ALBUM REVIEW: Liam Gallagher airs his grievances on solo debut As You Were

Liam Gallagher, As You Were

“There’s no time for looking back,” Liam Gallagher sings on “I’ve All I Need,” the closing track on his debut solo album, As You Were. The strings swell in classic Oasis fashion, the song crescendos with chiming guitars and a loopy lead comes in to deliver the song home. “If all I had was you, then darling please be true.”

As You Were
Liam Gallagher
Oct. 6

It’s a terrific, heartfelt, mid-tempo rock song, which follows 11 other tracks where Gallagher does look back, seemingly in anger and vindictiveness, to a person or various people who have wronged him. That’s not to diminish the songs—nearly all of them are sonic standouts—nor the songwriting. Taylor Swift has built a career out of holding grudges against her former beaus and frenemies, and Gallagher has some acerbic prose on As You Were.

Gallagher is a complicated person: a terrific musician with grudges galore. His long-running dispute with his brother splintered Oasis, but it’s one of many. He is not shy about commenting on what or who is pissing him off on any given day. He had some help on the record from Dan Grech-Marguerat (Radiohead, Lana Del Rey), Greg Kurstin (Adele, Sia) and Andrew Wyatt (Florence and the Machine). But the songs are personal, and often angry.

He kicks the album off with bluesy bombast on “Wall of Glass.” A distorted harmonica segues into rock and roll drums, and finally his distinct nasally vocals.

“I don’t need to be unkind, but I’ve seen what I’ve seen in your mind,” Gallagher sings in the chorus. “And the stone you’ve thrown will turn back in its path/ One day you’ll shatter like a wall of glass.”

The heaviness of the song is a bit darker than your standard Oasis fare, and its fun, swaying melody covers a bitter message. But damn it, it’s such a grooving melody.

The second track, “Bold,” recalls both the step-down chord progression of Tom Petty’s “Into the Great Wide Open” and the chiming guitar that inspired so many copycats in the 1990s. The following “Greedy Soul” has a rockabilly beat and guitar and more bile-filled lines: “You thought you’d kiss and tell/ I hope you go to hell.” A simplistic but irresistible riff drives the song and propels the album into the next gear.

Following the three rockers, Gallagher slows the tempo—but not the tension—with four acoustic guitar-led songs. “Paper Crown” begins with nothing but a bittersweet guitar melody and the songwriter’s bitter lyric: “When they gave you roses and believed your wild excuses/ You were sealing the deal. … You went too far, woman/ Now you’re feeling the fear/ ‘Cause you’ve never been alone before/ And the wolf is at the door.”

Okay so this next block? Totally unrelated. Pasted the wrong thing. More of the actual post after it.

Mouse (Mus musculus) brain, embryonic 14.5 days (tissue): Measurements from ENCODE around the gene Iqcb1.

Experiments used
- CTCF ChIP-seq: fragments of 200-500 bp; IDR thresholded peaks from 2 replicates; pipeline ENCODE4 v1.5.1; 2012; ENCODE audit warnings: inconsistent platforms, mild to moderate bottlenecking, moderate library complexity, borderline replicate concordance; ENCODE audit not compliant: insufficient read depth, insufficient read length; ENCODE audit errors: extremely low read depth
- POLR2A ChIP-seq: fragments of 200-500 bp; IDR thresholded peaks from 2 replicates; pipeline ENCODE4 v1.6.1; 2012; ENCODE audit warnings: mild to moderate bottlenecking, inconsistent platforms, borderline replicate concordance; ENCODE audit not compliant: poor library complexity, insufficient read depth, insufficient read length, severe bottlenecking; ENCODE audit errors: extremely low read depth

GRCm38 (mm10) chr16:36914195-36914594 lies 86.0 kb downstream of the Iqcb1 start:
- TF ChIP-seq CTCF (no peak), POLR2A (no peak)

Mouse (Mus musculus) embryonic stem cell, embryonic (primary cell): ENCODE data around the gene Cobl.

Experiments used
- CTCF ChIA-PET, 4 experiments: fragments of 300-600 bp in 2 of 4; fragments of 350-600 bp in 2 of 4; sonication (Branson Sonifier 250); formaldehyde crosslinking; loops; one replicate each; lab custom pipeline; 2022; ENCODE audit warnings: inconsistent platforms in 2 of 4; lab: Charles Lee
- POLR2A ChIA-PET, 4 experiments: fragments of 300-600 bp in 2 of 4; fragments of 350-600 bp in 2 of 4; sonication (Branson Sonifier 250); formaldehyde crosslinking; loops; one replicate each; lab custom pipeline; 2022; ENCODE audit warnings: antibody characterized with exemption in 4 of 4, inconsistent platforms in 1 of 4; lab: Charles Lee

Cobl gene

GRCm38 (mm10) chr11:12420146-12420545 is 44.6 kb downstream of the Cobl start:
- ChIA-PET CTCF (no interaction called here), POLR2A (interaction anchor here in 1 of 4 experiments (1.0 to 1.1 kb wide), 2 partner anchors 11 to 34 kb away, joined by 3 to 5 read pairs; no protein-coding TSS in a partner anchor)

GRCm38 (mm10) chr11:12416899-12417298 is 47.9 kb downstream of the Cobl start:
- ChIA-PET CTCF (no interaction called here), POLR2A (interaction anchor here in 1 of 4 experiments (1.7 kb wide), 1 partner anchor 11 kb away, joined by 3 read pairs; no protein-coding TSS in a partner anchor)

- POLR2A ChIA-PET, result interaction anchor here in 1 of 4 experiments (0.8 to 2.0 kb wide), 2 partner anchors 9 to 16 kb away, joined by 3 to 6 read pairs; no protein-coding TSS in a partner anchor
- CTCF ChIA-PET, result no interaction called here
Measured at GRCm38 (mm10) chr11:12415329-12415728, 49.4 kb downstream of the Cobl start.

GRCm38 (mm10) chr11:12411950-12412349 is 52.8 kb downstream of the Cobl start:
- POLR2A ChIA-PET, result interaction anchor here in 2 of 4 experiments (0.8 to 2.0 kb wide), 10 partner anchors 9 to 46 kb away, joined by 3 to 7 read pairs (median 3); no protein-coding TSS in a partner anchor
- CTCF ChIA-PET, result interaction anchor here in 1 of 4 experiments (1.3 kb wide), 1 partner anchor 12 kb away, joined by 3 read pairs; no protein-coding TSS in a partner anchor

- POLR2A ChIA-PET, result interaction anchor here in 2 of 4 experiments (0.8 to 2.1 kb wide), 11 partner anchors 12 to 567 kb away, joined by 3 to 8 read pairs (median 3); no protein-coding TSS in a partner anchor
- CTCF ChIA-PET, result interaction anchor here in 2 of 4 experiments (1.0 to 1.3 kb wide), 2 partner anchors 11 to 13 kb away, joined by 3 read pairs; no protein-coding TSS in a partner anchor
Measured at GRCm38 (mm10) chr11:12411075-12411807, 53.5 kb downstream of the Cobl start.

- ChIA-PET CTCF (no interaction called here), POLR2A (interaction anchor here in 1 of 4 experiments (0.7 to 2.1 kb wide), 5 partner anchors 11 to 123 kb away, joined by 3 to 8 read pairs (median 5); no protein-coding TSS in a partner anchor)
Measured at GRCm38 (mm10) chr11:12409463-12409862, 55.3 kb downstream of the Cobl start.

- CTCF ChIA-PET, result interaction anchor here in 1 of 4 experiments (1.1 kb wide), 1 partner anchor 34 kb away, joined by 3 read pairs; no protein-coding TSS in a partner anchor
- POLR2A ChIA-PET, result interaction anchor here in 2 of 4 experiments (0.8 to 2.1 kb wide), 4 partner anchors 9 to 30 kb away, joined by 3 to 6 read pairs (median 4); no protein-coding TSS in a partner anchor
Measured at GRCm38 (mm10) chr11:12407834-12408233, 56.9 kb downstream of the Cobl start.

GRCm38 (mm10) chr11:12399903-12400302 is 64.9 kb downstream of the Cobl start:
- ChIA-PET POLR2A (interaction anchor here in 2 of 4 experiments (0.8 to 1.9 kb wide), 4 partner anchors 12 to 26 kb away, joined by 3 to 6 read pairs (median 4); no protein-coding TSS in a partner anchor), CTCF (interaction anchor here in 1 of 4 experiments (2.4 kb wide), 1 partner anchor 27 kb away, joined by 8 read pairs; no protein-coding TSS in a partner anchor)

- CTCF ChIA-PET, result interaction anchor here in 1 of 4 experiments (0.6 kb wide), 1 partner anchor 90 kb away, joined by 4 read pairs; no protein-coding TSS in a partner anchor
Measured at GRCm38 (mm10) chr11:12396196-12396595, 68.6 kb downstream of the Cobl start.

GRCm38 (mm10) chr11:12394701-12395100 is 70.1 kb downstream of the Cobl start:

Album single “For What It’s Worth” presents Gallagher as a misunderstood person and artist. It’s got the grandest chorus on the album and is more like classic Oasis than any other track. He has described it as his attempt at apology, “not to one person, but to everyone.” He acknowledged he’s “no good at saying sorry.” The song echoes “Don’t Look Back in Anger” in lyricism and tone. But while that song seemed reconciliatory, this one lists excuses.

“In my defense all my intentions were good,” he sings. “You know I’d give you blood if it would be enough/ Devil’s been on my doorstep since the day I was born.”

Gallagher sings about himself as a “dreamer” who may have lost his way and forgotten who he was fighting for. “I’ve been crucified for just being alive,” he sings.

Again, it’s a gorgeous song, with well-crafted, personal lyrics. But the words contradict those on other songs, where he does not seem sorry, at all.

Liam Gallagher
8 p.m., Nov. 13
The Warfield
Tickets: $34-$44.

That’s evidenced two tracks later, on “You Better Run,” a blues and country-based galloper of a track where Gallagher threatens, “I’m gonna steal your thunder/ You’d better Run/ You’d better hide,” and later declares: “I’ve got to stand for something/ That’s why I’m not standing for you.”

The bottom third of As You Were is as strong as the top and middle, and at times a little sweeter and less vindictive. It’s highlighted by the intricate melancholic minor-key fingerpicking paired with a solitary kick drum and later a synth on “Chinatown,” the swirling psychedelia of “Come Back To Me,” and a hopeful outlook on “Universal Gleam.”

Sings Gallagher: “I’ll help you fix your broken dreams/ I’ll give you something you can shout about/ I won’t ever let you down/ But I’m older now/ Gonna show you how/ For real.” The simplicity of the song structure, with handclaps and even some birdsong, paired with sincerity of lyrics, deliver the apology promised earlier.

Gallagher has been quoted as saying that he will quit making music if As You Were flops. It won’t, simply because fans can’t resist his unique personality and character. It also won’t because the album is terrific both sonically and lyrically. But it also makes me feel a bit uneasy. These fights seem personal. At least some of these songs exist for an individual audience. It doesn’t diminish the nature of the songs themselves, but can make listeners feel like they walked into a feud, and want to quietly back away without being seen.

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